(NEW YORK) — Puerto Rico is bracing for impacts from Tropical Storm Dorian Wednesday before the storm moves north, potentially becoming a major Category 3 hurricane when it reaches Florida on Sunday and Monday.
Dorian isn’t forecast to make landfall in Puerto Rico, but the island may still see 10 inches of heavy rain, as well as mudslides and flooding.
Dorian’s center is forecast to pass to the east of Puerto Rico right over the U.S. Virgin Islands before moving into the Atlantic.
The main island of Puerto Rico is under a tropical storm warning, while Puerto Rico’s Vieques and Culebra islands are under hurricane warnings. The U.S. and British Virgin Islands are also under hurricane warnings.
The Puerto Rican government said it is fully prepared for the tropical storm’s impact. Gov. Wanda Vazquez said Monday night that the government is 90% ready to deal with any possible damage Dorian might cause.
Meanwhile, many in Puerto Rico are still reeling from the devastation of 2017’s Hurricane Maria, including tens of thousands of residents living under blue tarp roofs.
More than 7,400 generators and three mega generators are already on the island, according to the governor, and at least 360 shelters will open, accommodating up to 48,500 people.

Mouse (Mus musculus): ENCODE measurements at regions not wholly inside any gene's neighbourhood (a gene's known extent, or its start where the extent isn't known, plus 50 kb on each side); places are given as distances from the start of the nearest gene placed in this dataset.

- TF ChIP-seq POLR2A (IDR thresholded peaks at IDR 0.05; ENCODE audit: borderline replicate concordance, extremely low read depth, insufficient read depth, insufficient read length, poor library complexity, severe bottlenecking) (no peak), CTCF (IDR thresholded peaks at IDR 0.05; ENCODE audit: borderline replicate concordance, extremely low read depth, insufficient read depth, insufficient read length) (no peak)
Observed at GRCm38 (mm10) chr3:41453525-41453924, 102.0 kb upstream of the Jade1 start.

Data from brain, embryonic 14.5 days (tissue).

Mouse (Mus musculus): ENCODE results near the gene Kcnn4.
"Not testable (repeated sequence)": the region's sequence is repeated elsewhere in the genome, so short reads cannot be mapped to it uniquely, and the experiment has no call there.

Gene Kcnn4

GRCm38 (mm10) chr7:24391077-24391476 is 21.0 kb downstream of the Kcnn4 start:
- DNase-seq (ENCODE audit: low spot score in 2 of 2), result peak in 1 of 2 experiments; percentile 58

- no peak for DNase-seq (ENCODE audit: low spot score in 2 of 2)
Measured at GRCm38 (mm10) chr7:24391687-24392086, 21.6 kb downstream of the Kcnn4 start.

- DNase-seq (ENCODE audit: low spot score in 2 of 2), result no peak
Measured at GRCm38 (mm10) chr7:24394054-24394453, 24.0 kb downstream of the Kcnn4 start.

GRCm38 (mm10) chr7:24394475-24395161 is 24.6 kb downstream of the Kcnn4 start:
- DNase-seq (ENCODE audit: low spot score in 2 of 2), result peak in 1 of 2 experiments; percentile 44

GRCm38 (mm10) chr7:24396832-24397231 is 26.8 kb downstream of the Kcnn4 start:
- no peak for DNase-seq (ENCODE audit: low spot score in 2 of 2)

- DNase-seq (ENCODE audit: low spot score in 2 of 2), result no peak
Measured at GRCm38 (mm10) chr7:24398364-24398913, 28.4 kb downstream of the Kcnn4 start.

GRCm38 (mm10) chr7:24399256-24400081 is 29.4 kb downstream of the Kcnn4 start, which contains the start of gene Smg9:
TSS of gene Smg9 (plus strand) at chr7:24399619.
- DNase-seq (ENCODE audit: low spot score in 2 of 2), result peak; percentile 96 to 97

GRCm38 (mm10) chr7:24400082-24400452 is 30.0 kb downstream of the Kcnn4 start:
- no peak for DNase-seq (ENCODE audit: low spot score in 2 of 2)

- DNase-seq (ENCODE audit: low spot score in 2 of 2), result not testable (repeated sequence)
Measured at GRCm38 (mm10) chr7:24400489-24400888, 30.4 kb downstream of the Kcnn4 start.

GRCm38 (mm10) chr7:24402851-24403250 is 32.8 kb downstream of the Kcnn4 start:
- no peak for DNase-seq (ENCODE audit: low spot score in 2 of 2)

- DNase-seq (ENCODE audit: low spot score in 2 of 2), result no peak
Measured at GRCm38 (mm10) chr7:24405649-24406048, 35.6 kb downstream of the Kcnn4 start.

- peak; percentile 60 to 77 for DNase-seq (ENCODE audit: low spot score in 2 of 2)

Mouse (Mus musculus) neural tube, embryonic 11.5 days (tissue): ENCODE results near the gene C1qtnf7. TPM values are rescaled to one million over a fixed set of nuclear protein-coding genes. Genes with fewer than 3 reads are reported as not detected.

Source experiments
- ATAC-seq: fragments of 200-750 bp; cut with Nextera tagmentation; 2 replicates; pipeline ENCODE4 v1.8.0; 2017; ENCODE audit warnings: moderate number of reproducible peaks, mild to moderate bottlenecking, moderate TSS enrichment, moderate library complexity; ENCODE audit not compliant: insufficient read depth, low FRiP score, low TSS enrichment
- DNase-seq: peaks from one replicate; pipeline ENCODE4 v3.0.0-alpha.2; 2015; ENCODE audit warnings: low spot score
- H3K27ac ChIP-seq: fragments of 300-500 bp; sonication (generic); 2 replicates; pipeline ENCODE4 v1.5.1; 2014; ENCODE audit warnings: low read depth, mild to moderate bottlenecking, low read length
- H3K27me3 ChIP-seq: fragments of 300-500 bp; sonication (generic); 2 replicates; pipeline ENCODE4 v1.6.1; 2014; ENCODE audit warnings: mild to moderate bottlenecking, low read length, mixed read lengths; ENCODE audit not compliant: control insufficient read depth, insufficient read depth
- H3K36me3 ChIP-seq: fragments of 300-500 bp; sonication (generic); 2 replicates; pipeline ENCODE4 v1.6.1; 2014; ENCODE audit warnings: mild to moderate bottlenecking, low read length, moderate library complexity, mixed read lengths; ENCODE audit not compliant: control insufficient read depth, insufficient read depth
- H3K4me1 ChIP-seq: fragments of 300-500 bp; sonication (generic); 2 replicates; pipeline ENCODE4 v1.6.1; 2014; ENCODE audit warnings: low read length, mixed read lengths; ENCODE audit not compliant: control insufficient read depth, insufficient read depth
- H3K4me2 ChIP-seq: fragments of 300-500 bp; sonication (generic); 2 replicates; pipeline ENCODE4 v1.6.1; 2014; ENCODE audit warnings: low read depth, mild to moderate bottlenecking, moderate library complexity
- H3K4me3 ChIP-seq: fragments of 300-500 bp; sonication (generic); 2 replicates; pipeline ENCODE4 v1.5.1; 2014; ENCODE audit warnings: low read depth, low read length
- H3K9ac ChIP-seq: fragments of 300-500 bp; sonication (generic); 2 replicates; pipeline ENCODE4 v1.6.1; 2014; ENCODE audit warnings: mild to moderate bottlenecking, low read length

President Donald Trump has approved an emergency declaration, which will provide federal assistance in Puerto Rico.
Vazquez said Monday night, “The communication with all [of the president’s] aides has been extraordinary.”
A new Federal Emergency Management Agency (FEMA) representative is on the island assisting in response coordination.
“The response to Tropical Storm Dorian will be on top of a complex recovery effort,” a FEMA spokesperson said. “Even a smaller and less severe storm could have significant impact.”
Since Dorian’s center won’t move over a landmass like Puerto Rico, it’ll spend more time over warm ocean water and in favorable environment of low wind shear. Dorian is now forecast to have an increased wind speed of 115 mph as it gets closer to Florida. Dorian could become a major Category 3 hurricane by Sunday into Monday.
The storm is also impacting Labor Day travelers. Some airlines have issued travel waivers, and Royal Caribbean is closing its private island in the Bahamas for a week and altering some of its cruise ship itineraries to avoid Dorian.
As the Atlantic hurricane season nears Sept. 10 — its peak — Dorian isn’t the only tropical storm on the move. Newly formed Tropical Storm Erin is expected to bring rough surf to the East Coast beaches from the Carolinas to New England this Labor Day weekend.
Otherwise, it is not expected to directly impact the East Coast.
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